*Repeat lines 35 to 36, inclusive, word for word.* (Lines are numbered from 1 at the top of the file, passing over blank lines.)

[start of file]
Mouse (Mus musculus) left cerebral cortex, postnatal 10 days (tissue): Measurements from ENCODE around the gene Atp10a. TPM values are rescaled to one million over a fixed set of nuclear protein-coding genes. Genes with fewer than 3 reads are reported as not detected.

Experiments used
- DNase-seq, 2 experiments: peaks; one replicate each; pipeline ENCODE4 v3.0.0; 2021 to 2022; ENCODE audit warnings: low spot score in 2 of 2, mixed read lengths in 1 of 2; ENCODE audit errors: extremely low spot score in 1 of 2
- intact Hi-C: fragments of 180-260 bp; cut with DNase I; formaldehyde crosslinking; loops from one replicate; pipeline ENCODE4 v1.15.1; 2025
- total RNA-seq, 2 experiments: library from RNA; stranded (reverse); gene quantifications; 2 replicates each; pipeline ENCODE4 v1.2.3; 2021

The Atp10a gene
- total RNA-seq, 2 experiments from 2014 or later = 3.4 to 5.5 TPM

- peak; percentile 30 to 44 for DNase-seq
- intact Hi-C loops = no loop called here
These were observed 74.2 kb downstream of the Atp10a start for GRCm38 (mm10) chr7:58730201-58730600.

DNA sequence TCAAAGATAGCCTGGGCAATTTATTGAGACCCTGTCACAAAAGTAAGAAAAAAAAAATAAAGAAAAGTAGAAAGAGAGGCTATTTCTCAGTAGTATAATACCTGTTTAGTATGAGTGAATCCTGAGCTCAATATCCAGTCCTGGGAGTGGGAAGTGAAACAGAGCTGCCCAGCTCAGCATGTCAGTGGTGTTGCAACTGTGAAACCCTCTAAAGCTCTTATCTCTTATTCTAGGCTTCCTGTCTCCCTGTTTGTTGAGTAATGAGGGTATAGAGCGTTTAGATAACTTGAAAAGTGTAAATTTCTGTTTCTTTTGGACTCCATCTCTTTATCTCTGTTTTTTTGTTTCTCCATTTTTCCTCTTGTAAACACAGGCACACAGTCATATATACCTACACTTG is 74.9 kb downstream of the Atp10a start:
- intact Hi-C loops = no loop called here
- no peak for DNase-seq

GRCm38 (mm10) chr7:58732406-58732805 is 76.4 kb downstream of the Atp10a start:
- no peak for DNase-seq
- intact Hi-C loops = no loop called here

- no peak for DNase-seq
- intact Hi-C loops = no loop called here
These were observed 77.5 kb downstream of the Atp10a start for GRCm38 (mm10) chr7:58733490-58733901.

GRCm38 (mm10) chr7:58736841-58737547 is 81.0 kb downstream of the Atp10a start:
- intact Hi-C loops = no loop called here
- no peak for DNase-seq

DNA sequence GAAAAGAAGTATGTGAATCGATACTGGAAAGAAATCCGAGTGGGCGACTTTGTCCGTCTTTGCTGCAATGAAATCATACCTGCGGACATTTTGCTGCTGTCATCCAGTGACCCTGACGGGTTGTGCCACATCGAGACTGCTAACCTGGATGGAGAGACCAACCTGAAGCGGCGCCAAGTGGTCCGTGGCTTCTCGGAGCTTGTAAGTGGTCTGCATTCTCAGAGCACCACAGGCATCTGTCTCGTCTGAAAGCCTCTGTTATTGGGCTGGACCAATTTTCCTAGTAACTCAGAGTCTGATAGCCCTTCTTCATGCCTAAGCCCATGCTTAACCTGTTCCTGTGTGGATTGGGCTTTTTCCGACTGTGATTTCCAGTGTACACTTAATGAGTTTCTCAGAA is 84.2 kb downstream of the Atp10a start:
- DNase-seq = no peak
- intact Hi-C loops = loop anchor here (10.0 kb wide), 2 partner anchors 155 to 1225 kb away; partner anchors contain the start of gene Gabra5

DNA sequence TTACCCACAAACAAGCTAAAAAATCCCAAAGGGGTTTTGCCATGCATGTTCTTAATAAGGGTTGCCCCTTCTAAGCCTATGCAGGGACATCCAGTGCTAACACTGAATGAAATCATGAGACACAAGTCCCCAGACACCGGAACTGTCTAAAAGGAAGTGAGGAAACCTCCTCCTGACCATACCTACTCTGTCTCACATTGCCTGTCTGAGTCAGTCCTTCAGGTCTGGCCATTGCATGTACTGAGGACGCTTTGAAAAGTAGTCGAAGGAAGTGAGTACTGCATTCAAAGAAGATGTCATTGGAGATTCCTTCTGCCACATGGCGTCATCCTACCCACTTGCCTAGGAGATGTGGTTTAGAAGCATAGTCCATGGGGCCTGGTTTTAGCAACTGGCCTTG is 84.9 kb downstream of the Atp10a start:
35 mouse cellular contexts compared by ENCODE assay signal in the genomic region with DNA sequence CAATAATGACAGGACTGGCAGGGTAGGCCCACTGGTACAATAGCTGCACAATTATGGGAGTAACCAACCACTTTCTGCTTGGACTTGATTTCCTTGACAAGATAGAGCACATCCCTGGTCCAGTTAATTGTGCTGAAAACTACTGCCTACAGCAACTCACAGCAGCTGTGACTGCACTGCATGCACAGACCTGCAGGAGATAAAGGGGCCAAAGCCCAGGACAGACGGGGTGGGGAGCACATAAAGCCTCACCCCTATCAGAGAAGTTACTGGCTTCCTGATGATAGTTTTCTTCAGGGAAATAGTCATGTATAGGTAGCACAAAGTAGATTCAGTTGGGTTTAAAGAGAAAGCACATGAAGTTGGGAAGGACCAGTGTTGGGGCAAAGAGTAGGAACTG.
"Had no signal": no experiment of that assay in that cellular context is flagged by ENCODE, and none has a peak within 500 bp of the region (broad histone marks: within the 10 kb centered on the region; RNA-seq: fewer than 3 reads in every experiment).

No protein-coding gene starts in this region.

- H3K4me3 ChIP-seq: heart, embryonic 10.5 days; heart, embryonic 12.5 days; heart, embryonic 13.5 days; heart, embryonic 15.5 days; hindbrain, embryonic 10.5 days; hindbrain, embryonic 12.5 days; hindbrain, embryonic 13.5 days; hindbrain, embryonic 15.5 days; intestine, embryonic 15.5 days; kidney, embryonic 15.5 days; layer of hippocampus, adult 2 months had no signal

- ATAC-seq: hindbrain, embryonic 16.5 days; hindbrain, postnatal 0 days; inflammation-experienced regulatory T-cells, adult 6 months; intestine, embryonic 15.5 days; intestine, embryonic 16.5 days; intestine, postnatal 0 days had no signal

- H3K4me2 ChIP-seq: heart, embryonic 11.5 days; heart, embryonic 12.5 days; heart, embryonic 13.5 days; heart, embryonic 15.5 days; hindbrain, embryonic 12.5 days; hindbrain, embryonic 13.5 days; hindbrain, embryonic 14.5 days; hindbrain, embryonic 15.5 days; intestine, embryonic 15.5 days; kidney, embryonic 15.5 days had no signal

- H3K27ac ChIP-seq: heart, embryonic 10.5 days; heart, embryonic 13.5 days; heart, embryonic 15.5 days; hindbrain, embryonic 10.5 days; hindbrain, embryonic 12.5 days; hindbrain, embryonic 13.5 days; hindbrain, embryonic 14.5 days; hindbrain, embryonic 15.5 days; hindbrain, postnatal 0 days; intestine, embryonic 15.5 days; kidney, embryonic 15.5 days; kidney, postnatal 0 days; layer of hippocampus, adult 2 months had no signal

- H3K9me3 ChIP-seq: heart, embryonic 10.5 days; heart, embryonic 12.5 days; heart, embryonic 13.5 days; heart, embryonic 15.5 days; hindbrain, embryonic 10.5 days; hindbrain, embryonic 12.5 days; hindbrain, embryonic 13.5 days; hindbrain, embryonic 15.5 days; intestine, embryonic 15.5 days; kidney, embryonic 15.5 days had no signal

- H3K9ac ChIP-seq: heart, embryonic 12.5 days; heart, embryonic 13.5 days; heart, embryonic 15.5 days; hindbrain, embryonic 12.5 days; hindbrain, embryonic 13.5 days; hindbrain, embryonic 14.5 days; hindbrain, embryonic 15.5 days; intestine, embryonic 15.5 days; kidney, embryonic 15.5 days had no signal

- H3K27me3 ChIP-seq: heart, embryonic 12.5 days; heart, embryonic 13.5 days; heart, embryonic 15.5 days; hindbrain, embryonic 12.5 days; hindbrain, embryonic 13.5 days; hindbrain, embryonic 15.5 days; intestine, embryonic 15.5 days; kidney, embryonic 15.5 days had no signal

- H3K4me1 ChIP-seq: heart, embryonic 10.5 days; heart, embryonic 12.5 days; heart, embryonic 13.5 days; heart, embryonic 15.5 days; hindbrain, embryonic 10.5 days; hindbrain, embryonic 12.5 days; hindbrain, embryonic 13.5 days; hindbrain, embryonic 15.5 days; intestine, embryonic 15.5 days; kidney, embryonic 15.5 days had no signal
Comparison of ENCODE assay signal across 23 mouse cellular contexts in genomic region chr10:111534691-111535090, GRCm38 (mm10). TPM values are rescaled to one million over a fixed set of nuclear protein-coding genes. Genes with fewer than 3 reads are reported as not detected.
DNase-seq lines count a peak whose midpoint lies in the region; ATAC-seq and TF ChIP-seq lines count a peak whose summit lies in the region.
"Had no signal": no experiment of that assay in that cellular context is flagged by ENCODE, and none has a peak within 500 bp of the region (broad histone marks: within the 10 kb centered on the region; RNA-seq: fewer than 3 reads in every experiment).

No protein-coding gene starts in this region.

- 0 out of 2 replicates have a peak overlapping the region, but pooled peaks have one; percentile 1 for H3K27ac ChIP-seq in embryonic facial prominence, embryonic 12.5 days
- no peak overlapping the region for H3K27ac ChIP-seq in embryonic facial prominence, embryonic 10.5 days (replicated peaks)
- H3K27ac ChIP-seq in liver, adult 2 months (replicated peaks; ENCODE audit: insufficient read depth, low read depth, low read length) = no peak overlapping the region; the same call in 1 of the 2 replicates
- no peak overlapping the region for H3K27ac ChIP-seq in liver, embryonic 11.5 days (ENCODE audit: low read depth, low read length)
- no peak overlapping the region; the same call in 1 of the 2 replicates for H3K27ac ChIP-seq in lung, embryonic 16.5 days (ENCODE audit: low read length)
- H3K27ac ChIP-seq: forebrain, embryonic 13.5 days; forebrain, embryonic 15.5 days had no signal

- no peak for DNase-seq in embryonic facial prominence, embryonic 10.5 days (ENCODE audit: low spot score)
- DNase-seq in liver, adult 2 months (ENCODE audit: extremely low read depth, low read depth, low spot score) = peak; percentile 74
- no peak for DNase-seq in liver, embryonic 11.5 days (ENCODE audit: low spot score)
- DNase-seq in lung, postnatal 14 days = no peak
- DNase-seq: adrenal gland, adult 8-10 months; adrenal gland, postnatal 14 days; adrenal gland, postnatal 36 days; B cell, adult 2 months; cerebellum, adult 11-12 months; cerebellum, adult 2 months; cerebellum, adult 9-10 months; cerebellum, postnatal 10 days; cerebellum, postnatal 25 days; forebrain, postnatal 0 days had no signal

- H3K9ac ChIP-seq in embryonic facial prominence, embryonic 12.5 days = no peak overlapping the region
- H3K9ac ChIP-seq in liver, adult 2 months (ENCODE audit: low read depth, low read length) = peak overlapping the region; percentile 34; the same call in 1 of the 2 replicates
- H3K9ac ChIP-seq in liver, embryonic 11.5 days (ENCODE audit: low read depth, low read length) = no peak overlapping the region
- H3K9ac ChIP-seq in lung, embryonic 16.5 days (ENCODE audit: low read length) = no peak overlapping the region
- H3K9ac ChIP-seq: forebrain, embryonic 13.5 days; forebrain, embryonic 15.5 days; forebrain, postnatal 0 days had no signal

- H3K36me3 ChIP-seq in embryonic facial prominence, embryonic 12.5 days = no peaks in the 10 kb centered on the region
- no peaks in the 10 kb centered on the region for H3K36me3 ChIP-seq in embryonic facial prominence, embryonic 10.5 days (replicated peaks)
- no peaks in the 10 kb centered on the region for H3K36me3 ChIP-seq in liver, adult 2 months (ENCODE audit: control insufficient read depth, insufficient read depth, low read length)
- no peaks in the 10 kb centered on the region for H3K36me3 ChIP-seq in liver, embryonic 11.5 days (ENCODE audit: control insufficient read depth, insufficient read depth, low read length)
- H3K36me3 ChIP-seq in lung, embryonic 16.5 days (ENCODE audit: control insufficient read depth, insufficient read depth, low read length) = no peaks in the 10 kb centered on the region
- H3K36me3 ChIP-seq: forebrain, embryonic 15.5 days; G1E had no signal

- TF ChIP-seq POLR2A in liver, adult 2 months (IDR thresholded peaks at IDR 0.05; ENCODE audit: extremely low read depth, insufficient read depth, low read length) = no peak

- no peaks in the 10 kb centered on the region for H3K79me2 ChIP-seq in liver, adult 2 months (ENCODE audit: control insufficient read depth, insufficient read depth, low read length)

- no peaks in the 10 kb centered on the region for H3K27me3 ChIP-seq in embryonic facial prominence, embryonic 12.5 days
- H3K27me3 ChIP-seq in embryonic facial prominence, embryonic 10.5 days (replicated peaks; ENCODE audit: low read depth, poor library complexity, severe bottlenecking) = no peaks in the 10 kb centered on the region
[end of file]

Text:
- H3K9ac ChIP-seq: heart, embryonic 12.5 days; heart, embryonic 13.5 days; heart, embryonic 15.5 days; hindbrain, embryonic 12.5 days; hindbrain, embryonic 13.5 days; hindbrain, embryonic 14.5 days; hindbrain, embryonic 15.5 days; intestine, embryonic 15.5 days; kidney, embryonic 15.5 days had no signal

- H3K27me3 ChIP-seq: heart, embryonic 12.5 days; heart, embryonic 13.5 days; heart, embryonic 15.5 days; hindbrain, embryonic 12.5 days; hindbrain, embryonic 13.5 days; hindbrain, embryonic 15.5 days; intestine, embryonic 15.5 days; kidney, embryonic 15.5 days had no signal